22px-Flag of the Netherlands.svg-1- Jos Verstappen 6th 17 64 2
1998 Mecachrome 4th 17 75 1 22px-Flag of the Netherlands.svg-1- Jos Verstappen 9th 17 33
22px-Flag of the United Kingdom.svg-1- Allan McNish 14th 14 16
22px-Flag of Germany.svg-1- Heinz Harald Frentzen 11th 3 26 1
1999 Peugeot (W) 2nd 17 134 5 22px-Flag of Germany.svg-1- Heinz Harald Frentzen 4th 17 76 3
22px-Flag of Finland.svg-1- Mika Hakkinen 6th 17 58 2
2000 Peugeot (W) 3rd 16 113 3 22px-Flag of Germany.svg-1- Heinz Harald Frentzen 8th 16 37 1
22px-Flag of Germany.svg-1- Michael Schumacher 3rd 16 76 2
2001 Renault 1st 16 141 4 22px-Flag of Germany.svg-1- Michael Schumacher 4th 16 65 2
22px-Flag of Finland.svg-1- Kimi Raikkonen 2nd 16 78 2
2002 Renault 5th 16 92 2 22px-Flag of Finland.svg-1- Kimi Raikkonen 5th 16 62 1
22px-Flag of Germany.svg-1- Nick Heidfeld 10th 16 30 1
2003 Renault 3rd 16 81 2 22px-Flag of Finland.svg-1- Kimi Raikkonen 4th 16 52 1
22px-Flag of Germany.svg-1- Nick Heidfeld 10th 16 29 1
2004 Renault V10 1st 17 168 7 22px-Flag of Germany.svg-1- Nick Heidfeld 3rd 17 52 1
22px-Flag of Italy.svg-1- Jarno Trulli 1st 17 116 6
2005 Renault V10 4th 17 74 1 22px-Flag of Italy.svg-1- Jarno Trulli 6th 17 41 1
22px-Flag of Germany.svg-1- Nick Heidfeld 9th 17 33
2006 BMW V8 1st 17 155 7 22px-Flag of Germany.svg-1- Nico Rosberg 1st 17 119 5
22px-Flag of Finland.svg-1- Heikki Kovalainen 16th 9 13
22px-Flag of Russia.svg-1- Vitaly Petrov N/A 4 0
22px-Flag of Germany.svg-1- Michael Schumacher 7th 4 39*1 2
2007 BMW V8 5th 17 79 1 22px-Flag of Germany.svg-1- Nico Rosberg 5th 17 51 1
22px-Flag of Brazil.svg-1- Ricardo Zonta 9th 17 28
2008 FJR V10 4th 17 83 3 22px-Flag of Germany.svg-1- Nico Rosberg 13th 9 10*2
22px-Flag of Austria.svg-1- Alexander Wurz 15th 8 10
22px-Flag of Spain.svg-1- Fernando Alonso 3rd 17 73 3
2009 FJR V10 3rd 17*3 71 22px-Flag of Poland.svg-1- Robert Kubica 8th 17*3 43
22px-Flag of Brazil.svg-1- Felipe Massa 6th 17*3 28
2010 FJR V10 4th 18 60 22px-Flag of the United Kingdom.svg-1- Jenson Button 11th 18 27
22px-Flag of France.svg-1- Romain Grosjean 9th 18 33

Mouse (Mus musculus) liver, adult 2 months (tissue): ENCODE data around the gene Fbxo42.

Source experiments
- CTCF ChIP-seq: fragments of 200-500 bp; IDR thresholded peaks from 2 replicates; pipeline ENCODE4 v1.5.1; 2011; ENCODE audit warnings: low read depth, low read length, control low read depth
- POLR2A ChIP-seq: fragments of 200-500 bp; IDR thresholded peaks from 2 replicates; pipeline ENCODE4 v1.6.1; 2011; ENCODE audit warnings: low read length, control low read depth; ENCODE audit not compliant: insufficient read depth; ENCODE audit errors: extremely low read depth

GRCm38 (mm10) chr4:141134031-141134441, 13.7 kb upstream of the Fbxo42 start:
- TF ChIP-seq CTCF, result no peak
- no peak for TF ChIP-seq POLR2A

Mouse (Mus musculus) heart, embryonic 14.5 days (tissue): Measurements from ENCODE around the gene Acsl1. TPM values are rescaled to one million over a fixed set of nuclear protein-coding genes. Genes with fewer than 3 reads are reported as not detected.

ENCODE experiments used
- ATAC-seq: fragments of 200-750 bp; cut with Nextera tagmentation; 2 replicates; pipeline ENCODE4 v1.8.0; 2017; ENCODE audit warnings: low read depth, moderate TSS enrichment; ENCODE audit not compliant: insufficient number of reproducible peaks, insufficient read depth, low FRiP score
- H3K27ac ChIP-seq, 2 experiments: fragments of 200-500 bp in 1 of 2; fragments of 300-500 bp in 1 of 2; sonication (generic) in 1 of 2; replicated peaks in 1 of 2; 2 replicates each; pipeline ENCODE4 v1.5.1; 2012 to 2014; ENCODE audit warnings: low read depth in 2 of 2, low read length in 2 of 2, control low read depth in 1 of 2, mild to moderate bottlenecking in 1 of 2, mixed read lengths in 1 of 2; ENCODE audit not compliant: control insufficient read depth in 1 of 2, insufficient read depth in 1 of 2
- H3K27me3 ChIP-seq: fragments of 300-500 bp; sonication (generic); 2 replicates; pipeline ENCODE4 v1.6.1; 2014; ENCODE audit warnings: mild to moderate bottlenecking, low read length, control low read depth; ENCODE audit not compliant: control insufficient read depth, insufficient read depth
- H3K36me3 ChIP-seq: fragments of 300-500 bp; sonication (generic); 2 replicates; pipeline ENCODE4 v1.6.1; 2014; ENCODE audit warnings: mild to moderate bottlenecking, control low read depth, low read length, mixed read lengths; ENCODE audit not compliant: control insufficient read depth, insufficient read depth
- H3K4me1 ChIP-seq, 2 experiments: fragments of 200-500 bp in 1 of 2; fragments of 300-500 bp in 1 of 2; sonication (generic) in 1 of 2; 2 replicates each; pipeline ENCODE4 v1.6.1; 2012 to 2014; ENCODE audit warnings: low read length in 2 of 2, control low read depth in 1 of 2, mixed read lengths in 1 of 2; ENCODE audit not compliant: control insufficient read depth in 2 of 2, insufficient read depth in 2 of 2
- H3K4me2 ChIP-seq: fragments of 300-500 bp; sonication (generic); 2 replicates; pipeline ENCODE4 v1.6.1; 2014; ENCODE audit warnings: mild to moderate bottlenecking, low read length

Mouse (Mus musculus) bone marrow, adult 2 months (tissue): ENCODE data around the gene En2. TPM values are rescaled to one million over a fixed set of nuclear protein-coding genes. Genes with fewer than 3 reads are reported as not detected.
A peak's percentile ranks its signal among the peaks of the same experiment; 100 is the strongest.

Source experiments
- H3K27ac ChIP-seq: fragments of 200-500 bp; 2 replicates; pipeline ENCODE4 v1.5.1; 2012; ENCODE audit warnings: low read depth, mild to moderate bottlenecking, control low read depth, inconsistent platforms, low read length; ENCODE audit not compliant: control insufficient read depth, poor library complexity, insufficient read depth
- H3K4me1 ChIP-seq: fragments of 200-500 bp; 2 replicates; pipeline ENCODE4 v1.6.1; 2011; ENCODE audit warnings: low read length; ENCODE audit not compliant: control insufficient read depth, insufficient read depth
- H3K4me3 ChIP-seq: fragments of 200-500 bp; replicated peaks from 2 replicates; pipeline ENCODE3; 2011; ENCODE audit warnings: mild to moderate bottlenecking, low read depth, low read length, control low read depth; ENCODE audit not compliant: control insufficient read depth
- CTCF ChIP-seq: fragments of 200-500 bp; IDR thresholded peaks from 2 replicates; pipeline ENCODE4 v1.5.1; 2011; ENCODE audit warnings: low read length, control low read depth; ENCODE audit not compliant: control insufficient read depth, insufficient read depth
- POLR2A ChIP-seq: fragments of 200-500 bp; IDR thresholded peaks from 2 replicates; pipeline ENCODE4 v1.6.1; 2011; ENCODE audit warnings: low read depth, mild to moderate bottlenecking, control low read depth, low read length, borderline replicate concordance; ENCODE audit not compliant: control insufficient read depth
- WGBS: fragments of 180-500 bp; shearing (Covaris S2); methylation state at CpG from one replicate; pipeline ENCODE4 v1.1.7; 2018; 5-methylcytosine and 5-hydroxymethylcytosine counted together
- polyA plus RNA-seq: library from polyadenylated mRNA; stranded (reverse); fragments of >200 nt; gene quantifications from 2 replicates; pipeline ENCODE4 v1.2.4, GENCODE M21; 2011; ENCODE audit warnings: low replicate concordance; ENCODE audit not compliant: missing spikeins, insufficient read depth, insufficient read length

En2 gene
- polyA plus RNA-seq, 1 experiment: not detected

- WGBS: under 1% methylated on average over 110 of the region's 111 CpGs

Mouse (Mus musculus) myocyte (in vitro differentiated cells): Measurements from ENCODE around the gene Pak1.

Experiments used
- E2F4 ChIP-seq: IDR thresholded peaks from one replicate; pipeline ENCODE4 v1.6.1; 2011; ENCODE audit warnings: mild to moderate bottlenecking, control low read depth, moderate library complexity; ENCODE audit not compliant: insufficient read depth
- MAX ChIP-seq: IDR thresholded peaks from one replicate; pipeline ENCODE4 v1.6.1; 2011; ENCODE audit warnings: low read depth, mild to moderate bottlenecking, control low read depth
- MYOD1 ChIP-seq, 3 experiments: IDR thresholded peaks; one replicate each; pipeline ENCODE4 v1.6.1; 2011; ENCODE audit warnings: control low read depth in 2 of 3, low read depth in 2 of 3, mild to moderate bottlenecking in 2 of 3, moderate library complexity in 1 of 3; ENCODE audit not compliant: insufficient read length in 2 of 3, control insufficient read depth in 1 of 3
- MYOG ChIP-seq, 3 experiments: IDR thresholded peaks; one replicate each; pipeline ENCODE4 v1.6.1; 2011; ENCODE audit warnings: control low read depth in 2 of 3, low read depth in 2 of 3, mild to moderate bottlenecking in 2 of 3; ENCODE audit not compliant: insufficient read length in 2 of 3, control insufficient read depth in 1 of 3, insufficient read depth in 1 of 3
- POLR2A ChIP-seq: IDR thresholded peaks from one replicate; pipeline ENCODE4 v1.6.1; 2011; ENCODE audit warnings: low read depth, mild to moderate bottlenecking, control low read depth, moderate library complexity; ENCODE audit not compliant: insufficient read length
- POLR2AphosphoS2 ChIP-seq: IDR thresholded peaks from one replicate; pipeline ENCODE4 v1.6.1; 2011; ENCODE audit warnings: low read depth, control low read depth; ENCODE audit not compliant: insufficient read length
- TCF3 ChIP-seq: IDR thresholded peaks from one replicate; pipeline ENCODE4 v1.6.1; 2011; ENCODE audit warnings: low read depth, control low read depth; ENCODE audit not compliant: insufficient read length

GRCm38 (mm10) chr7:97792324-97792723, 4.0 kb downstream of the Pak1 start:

2011 Renault V8 7th 17 40 22px-Flag of Finland.svg-1- Kimi Raikkonen 9th 17 33
22px-Flag of France.svg-1- Romain Grosjean 18th 17 7
2012 Honda (C) 4th 17 82 1 22px-Flag of Finland.svg-1- Kimi Räikkönen 9th 17 28 1
22px-Flag of France.svg-1- Romain Grosjean 5th 17 54
2013 Mugen Honda (W) 22px-Flag of the United Kingdom.svg-1- Lewis Hamilton
22px-Flag of Mexico.svg-1- Esteban Gutierrez

*1 - 15 points were scored in the first 11 races while driving for Gui Racing.

*2 - 10 points were scored in the final 8 races while driving for Dark Wolf.

*3 - There were 18 races in the 2009 season but FJR failed to qualify for the United States Grand Prix.


Year Chassis/Engine Position Races Points Wins Drivers Position Races Points Wins
22px-Flag of Italy.svg-1- Louis Rosier 9th 1 0
1950 Cooper 6th 1 0
B.Bira 14th 1 0


McLaren/TAG 2nd 10 43 2 22px-Flag of Austria.svg-1- Gerhard Berger 3rd 10 41 2
22px-Flag of Belgium (civil).svg Thierry Boutsen 15th 10 2
1987 (C2) LeClerc/Ferrari 6th 10 23 1 22px-Flag of Italy.svg-1- Alessandro Nannini 4th 10 22 1
22px-Flag of Italy.svg-1- Andrea de Cesaris 17th 10 1
1988 (C3) Arrows/Honda 2nd 16 65 2 22px-Flag of Austria.svg-1- Gerhard Berger 4th 16 42 1
22px-Flag of the United Kingdom.svg-1- Martin Brundle 7th 16 23 1

STV Racing

STV Racing are run by Brickles in FF2M starting in Season 2.



Season Engine Ch. Pos Races Points Wins Drivers Ch. Pos Races Points Wins
1998 Mugen Honda 1st 8 91 4 22px-Flag of Germany.svg-1- Heinz Harald Frentzen 2nd 8 71 4
22px-Flag of Spain.svg-1- Pedro De La Rosa 8th 8 20
1999 Renault 2nd 12 131 2 22px-Flag of Spain.svg-1- Pedro De La Rosa 3rd 12 66 1
22px-Flag of Spain.svg-1- Marc Gene 4th 12 65 1
2000 Renault 1st 12 130 6 22px-Flag of Brazil.svg-1- Cristiano Da Matta 1st 12 87 6
22px-Flag of the United Kingdom.svg-1- Oliver Gavin 17th 7 8
22px-Flag of Brazil.svg-1- Ricardo Zonta 10th 5 35
2001 Renault 3rd 12 119 5 22px-Flag of Brazil.svg-1- Ricardo Zonta 1st 12 107 5
22px-Flag of Japan.svg-1- Toranasuke Takagi 16th 12 12
2002 Renault 1st 12 162 7 22px-Flag of Austria.svg-1- Alexander Wurz 1st 12 104 5
22px-Flag of Brazil.svg-1- Enrique Bernoldi 3rd 12 58 2
2003 Renault 2nd 12 128 6 22px-Flag of the Netherlands.svg-1- Christijan Albers 3rd 8 61 3
22px-Flag of the United Kingdom.svg-1- Justin Wilson 6th 4 44 3
22px-Flag of Australia.svg-1- James Courtney 12th 12 23
2004 (Asia) Mecachrome 6th 8 47 2 22px-Flag of Germany.svg-1- Timo Glock 9th 8 18 1
22px-Flag of Austria.svg-1- Christian Klien 7th 8 29 1
2004 (Europe) Mecachrome 4th 8 62 1 22px-Flag of Germany.svg-1- Timo Glock 4th 8 36 1
22px-Flag of Austria.svg-1- Christian Klien 9th 8 26
2005 (Asia) Renault 3rd 8 70 1 22px-Flag of Poland.svg-1- Robert Kubica 1st 8 57 1
22px-Flag of the United Kingdom.svg-1- Adam Carroll 15th 8 13
2005 (Europe) Renault 4th 8 61 22px-Flag of Portugal.svg-1- Tiago Monteiro 5th 8 41
22px-Flag of France.svg-1- Nicolas Lapierre 10th 8 20
2006 (Asia) Renault 2nd 10 95 2 22px-Flag of the Netherlands.svg-1- Robert Doornbos 18th 10 5
20px-Flag of Switzerland.svg-1- Neel Jani 3rd 10 90 2
2006 (Europe) Renault 2nd 19 100 5 20px-Flag of Switzerland.svg-1- Neel Jani 4th 9 49 2
22px-Flag of Monaco.svg-1- Clivio Piccione 19th 10 6
22px-Flag of Russia.svg-1- Vitaly Petrov 13th 11 19 1
22px-Flag of Finland.svg-1- Heikki Kovalainen 8th 8 26 2